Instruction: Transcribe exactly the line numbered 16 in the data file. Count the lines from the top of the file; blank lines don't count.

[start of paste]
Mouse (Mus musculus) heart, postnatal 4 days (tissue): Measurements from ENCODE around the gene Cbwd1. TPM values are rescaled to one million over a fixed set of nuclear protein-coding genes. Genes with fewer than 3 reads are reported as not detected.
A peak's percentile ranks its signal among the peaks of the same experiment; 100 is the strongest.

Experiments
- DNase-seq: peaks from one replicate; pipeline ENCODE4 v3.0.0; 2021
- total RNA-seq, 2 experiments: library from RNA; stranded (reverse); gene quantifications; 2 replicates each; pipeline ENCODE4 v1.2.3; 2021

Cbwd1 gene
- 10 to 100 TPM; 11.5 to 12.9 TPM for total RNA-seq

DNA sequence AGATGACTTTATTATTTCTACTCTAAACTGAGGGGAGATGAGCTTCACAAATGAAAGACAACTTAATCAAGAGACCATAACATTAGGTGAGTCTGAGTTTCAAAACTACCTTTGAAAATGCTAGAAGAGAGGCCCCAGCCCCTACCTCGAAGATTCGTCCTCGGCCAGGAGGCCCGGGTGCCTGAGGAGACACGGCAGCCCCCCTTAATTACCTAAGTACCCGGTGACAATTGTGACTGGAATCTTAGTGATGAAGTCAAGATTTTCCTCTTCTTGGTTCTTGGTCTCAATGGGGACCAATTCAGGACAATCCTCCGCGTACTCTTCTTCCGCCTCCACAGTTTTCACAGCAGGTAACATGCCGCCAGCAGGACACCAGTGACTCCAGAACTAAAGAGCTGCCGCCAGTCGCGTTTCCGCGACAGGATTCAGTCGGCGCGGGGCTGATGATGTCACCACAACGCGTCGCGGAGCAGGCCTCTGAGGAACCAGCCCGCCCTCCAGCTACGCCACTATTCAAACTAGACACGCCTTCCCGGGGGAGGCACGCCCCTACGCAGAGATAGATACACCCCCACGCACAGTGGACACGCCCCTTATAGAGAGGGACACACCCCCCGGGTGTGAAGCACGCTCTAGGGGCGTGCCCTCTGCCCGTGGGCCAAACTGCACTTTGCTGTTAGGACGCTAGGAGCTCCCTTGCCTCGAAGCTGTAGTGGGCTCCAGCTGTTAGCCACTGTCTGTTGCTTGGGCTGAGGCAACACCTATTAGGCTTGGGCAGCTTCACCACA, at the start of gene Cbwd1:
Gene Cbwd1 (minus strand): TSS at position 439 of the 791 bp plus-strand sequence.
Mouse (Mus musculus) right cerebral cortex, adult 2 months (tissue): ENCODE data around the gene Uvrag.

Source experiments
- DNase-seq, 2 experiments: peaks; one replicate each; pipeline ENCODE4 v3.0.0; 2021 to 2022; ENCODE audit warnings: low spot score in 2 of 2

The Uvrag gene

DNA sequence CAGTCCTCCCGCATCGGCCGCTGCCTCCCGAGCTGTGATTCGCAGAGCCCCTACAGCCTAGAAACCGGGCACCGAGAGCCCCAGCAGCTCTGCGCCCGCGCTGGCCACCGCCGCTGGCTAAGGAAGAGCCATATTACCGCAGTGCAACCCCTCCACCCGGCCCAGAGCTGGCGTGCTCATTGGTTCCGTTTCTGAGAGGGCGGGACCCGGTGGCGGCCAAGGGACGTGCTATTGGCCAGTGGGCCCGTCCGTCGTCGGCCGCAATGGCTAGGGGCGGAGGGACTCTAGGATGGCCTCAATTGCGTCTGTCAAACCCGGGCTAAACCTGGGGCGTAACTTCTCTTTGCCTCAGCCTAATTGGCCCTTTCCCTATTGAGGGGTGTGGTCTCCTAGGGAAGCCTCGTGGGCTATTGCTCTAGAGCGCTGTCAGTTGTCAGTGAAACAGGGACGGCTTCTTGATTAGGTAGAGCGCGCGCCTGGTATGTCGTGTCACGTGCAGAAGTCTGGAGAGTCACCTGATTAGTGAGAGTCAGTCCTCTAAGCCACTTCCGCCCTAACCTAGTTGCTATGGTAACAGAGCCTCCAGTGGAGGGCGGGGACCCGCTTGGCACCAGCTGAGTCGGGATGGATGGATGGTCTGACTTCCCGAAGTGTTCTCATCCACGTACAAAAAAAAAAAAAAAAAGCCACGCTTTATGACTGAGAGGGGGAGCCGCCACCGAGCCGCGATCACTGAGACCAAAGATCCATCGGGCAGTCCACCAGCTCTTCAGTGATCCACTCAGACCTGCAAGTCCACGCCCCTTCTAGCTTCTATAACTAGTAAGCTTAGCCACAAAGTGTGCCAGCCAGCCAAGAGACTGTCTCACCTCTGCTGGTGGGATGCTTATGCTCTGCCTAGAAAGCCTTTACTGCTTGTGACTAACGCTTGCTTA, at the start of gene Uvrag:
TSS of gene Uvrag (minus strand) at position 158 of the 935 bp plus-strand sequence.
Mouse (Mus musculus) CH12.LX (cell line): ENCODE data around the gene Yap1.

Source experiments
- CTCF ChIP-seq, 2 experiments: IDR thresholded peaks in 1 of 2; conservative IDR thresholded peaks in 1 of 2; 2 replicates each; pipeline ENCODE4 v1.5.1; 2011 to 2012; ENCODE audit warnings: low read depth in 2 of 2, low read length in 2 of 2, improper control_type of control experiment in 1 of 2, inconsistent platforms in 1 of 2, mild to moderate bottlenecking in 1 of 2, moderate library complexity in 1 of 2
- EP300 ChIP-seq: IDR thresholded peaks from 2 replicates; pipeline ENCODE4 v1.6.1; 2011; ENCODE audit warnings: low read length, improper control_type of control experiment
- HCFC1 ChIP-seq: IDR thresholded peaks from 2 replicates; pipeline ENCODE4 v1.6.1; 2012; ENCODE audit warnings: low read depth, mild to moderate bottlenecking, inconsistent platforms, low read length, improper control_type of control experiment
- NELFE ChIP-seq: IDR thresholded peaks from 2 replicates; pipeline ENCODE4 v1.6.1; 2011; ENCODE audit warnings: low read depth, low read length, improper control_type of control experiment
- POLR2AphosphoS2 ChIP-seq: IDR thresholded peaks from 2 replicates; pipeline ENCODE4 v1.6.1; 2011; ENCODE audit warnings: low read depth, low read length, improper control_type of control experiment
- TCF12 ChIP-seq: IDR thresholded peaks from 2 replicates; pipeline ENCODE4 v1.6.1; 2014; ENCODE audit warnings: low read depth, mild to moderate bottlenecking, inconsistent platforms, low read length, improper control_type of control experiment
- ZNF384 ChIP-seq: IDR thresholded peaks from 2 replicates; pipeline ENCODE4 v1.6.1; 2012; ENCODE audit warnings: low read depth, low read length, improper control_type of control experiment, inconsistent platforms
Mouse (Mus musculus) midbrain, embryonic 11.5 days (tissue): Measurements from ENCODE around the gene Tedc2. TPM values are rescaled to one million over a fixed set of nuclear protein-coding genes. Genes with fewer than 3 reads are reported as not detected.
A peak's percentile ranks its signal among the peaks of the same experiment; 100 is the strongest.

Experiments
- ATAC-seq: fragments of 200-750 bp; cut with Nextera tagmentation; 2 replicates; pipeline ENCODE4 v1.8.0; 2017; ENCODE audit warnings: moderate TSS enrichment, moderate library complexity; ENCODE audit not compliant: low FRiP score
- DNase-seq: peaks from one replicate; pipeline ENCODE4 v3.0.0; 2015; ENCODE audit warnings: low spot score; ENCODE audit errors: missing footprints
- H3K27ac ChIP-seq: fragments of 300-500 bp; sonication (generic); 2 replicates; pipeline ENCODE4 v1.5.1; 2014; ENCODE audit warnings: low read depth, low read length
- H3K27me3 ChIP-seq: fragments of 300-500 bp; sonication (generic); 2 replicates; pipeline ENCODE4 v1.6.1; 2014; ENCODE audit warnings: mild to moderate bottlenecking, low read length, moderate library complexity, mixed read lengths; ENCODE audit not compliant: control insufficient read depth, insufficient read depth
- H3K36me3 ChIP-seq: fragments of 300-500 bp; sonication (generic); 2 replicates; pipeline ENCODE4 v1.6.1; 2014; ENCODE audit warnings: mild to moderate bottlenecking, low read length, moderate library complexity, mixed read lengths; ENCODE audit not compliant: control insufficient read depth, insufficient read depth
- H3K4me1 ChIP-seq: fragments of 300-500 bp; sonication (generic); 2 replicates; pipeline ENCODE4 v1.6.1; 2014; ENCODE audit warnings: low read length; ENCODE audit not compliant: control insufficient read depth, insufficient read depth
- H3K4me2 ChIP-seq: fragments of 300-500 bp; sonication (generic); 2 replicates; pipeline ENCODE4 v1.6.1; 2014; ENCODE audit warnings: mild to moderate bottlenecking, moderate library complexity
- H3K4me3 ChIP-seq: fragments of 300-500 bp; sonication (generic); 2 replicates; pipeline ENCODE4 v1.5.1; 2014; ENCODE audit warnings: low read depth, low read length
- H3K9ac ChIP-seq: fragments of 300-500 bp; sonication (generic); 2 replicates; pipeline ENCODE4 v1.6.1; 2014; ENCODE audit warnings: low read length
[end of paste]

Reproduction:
Mouse (Mus musculus) CH12.LX (cell line): ENCODE data around the gene Yap1.